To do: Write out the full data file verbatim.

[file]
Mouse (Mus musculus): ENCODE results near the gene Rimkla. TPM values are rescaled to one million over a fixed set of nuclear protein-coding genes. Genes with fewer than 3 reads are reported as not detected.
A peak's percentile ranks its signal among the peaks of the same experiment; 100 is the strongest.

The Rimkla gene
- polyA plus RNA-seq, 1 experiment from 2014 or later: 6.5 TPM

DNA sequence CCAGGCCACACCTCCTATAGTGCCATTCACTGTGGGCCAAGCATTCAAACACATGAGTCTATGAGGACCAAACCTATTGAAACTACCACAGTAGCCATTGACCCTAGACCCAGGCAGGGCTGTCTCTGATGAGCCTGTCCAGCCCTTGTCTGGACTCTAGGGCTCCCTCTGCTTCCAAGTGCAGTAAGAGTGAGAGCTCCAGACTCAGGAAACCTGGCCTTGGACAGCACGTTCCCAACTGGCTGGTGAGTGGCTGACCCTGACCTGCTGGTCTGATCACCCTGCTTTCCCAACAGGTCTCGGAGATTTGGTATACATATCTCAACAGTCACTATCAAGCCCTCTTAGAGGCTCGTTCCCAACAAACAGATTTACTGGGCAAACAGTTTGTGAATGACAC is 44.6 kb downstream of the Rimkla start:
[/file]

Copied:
Mouse (Mus musculus): ENCODE results near the gene Rimkla. TPM values are rescaled to one million over a fixed set of nuclear protein-coding genes. Genes with fewer than 3 reads are reported as not detected.
A peak's percentile ranks its signal among the peaks of the same experiment; 100 is the strongest.

The Rimkla gene
- polyA plus RNA-seq, 1 experiment from 2014 or later: 6.5 TPM

DNA sequence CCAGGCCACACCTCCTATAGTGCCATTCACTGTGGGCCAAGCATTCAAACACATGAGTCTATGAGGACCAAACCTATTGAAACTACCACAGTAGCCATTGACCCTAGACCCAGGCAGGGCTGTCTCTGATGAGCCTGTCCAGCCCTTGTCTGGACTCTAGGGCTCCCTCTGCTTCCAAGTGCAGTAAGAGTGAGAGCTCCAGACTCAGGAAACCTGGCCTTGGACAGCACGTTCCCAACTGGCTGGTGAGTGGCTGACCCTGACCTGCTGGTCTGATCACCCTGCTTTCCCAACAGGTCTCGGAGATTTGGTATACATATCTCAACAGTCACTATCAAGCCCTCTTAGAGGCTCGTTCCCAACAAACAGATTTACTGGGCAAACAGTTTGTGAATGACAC is 44.6 kb downstream of the Rimkla start: